MLB All-Star Rosters 2012: Tony LaRussa's Lame Excuse for Excluding Johnny Cueto

Illya HarrellAnalyst IIJuly 2, 2012

Was Tony LaRussa drunk again when he tried to explain why Cincinnati Reds starting pitcher, Johnny Cueto, was not on the National League's All-Star game roster?

According to John Fay of the Cincinnati Enquirer, LaRussa said, "If Dusty (Baker) had been more interested in Cueto being on the team, then he wouldn’t be pitching him on Sunday. Cueto probably would be on the team if he wasn’t pitching Sunday.

"The fact is that Cueto is going to be pitching on Sunday. Some other day, he’s probably on the team."

Cincinnati has yet to announce it's Sunday starter. Yes, Cueto is slated to start on Tuesday in Los Angeles—meaning his next scheduled start would be on Sunday.

However—and LaRussa knows this as well as anyone—the Reds' skipper is a die-hard player's manager. He would have been elated to juggle his rotation to ensure Cueto a chance to pitch in his first mid-season classic.

Why did LaRussa omit Cueto?

Was it because of the 2010 brawl where Cueto was penned against the net and used his legs to protect himself from being crushed like a post Halloween pumpkin? That probably played into the decision.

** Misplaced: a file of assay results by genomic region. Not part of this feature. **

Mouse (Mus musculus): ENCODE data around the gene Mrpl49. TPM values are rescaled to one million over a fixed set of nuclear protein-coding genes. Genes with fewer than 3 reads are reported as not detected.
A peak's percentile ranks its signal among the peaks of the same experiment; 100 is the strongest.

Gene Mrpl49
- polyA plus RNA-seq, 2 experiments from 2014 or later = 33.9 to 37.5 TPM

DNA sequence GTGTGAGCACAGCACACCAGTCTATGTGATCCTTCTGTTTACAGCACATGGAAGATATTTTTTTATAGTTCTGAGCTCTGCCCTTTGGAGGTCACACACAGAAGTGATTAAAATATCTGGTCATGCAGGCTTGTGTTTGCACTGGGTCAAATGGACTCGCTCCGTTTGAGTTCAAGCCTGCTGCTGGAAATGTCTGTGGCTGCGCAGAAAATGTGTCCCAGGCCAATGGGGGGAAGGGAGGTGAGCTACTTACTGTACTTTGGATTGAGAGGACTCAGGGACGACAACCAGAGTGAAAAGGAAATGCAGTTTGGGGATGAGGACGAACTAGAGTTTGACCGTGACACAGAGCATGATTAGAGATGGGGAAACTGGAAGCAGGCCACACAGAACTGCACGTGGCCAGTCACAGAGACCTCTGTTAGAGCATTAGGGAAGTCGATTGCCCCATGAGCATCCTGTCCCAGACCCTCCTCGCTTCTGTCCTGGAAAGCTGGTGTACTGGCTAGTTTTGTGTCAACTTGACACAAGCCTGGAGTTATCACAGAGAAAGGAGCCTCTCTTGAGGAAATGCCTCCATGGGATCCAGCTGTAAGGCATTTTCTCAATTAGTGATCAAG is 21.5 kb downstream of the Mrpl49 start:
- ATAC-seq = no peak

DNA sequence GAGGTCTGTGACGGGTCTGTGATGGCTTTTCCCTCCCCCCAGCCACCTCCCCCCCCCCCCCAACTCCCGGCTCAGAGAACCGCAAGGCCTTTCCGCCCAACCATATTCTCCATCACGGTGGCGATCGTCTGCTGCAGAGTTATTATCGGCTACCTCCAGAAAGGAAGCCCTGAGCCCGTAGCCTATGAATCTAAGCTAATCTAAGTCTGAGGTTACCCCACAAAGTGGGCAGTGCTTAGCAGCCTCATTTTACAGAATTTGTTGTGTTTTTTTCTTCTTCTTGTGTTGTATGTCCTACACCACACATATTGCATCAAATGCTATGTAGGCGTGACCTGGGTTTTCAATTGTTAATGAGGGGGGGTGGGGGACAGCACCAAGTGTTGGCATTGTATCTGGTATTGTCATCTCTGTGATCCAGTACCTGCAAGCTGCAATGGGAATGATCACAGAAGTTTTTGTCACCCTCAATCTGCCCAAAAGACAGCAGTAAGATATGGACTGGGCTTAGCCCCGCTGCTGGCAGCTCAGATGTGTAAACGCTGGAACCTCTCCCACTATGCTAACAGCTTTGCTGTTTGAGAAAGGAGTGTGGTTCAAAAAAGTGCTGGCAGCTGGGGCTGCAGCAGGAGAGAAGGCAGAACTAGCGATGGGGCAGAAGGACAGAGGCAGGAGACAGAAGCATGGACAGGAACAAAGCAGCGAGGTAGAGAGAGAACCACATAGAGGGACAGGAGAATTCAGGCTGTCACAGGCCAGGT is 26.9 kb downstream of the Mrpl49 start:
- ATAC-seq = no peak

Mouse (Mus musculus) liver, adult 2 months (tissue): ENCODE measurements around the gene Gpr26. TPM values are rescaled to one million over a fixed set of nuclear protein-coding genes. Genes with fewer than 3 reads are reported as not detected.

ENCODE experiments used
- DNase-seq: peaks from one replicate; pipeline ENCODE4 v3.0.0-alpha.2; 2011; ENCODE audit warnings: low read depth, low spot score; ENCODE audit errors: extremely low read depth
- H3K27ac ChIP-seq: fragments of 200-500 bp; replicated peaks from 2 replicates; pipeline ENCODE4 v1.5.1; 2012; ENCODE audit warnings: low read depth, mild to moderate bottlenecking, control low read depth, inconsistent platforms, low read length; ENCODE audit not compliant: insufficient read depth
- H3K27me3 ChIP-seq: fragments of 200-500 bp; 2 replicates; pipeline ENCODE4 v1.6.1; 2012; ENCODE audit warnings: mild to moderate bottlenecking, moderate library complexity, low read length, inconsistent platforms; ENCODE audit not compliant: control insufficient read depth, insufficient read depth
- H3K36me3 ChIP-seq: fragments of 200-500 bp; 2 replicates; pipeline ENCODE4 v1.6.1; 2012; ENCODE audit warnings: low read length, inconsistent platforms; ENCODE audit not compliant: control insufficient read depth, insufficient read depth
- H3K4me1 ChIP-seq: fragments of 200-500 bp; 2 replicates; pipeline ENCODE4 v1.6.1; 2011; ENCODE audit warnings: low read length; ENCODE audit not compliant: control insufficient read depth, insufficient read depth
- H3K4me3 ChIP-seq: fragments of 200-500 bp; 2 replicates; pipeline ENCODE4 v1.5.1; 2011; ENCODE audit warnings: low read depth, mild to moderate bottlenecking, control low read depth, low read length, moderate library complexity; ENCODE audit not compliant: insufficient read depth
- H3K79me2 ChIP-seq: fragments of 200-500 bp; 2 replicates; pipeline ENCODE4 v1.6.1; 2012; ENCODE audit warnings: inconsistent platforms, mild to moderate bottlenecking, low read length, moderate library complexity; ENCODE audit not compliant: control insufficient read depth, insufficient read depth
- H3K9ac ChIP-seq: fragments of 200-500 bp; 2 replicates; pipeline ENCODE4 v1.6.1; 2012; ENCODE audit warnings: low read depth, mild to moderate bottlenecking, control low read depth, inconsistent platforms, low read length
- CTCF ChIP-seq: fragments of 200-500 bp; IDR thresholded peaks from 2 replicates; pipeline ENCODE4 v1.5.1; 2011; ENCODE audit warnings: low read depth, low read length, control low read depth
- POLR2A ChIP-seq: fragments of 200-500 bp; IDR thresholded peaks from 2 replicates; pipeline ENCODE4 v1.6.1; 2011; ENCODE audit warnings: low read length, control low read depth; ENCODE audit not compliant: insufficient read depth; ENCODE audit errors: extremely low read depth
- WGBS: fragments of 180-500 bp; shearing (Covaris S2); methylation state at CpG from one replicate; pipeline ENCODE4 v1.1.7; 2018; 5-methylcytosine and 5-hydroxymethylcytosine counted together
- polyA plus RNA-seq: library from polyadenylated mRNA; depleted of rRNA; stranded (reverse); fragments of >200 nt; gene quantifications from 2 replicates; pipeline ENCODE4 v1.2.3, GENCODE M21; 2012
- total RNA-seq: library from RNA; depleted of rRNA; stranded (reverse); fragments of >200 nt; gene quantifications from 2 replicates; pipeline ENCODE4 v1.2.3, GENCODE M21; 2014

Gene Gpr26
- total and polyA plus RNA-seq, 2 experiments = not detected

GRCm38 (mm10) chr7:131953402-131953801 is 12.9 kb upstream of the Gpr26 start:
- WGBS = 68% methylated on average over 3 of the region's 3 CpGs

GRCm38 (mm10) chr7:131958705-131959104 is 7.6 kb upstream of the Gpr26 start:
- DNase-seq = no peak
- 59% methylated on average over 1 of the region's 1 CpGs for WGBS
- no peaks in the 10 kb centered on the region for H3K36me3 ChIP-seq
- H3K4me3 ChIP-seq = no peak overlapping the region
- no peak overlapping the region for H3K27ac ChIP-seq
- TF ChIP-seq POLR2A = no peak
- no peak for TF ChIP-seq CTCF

Or is it jealousy? Jealousy of a man who could play and manage baseball.

Dusty Baker had a 19-year major league playing career. His resume is littered with accolades including all-star appearances, a Gold Glove and Silver Slugger Awards. He finished fourth in the 1980 NL MVP ballots and seventh in 1981.

By contrast, LaRussa struggled as a 15-year minor leaguer with six brief stints in the bigs where he compiled a career .199 batting average in 176 at-bats.

After his final April 6, 1973 game where he saw one game as a pinch runner, he spent the rest of the 1973 season and four more years riding minor league buses.   

LaRussa's playing career looks that of a bitter English professor who sends his short stories to small, unheard of magazines only to have them rejected. Baker's looks like Shakespeare when compared.

Managing? There's little doubt LaRussa will be a first ballot Hall of Famer.

In his 33-year managerial career, LaRussa won 2,728 games, ranking him third on the all-time list. Baker ranks No. 20 all-time with 1527 wins while currently in his 19-year career as a manager.

So why did LaRussa leave Cueto off the roster?

Sour grapes, baby.